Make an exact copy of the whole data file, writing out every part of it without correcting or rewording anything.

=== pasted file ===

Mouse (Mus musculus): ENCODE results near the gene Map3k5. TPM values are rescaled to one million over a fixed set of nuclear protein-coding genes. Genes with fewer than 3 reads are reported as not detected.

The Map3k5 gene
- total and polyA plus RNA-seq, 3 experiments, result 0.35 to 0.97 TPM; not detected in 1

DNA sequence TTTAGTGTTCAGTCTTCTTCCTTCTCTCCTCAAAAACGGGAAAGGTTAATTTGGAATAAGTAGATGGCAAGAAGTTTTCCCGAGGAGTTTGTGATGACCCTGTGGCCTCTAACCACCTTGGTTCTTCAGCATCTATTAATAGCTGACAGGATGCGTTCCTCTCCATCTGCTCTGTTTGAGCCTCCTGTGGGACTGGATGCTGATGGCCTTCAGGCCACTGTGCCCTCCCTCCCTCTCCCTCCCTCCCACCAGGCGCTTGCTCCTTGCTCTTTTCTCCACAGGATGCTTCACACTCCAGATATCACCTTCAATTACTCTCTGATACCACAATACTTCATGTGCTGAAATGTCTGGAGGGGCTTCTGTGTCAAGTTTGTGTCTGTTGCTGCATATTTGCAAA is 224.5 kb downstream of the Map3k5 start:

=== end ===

Mouse (Mus musculus): ENCODE results near the gene Map3k5. TPM values are rescaled to one million over a fixed set of nuclear protein-coding genes. Genes with fewer than 3 reads are reported as not detected.

The Map3k5 gene
- total and polyA plus RNA-seq, 3 experiments, result 0.35 to 0.97 TPM; not detected in 1

DNA sequence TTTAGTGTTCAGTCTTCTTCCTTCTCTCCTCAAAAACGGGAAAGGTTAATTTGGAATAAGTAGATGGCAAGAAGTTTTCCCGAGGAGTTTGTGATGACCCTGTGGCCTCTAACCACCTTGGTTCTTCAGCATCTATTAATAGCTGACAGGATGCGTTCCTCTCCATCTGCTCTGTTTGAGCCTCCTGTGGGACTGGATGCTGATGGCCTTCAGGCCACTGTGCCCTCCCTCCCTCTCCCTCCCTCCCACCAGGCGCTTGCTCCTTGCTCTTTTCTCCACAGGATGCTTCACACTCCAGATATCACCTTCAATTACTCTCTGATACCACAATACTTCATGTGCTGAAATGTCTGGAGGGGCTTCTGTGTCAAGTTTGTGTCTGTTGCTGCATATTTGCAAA is 224.5 kb downstream of the Map3k5 start: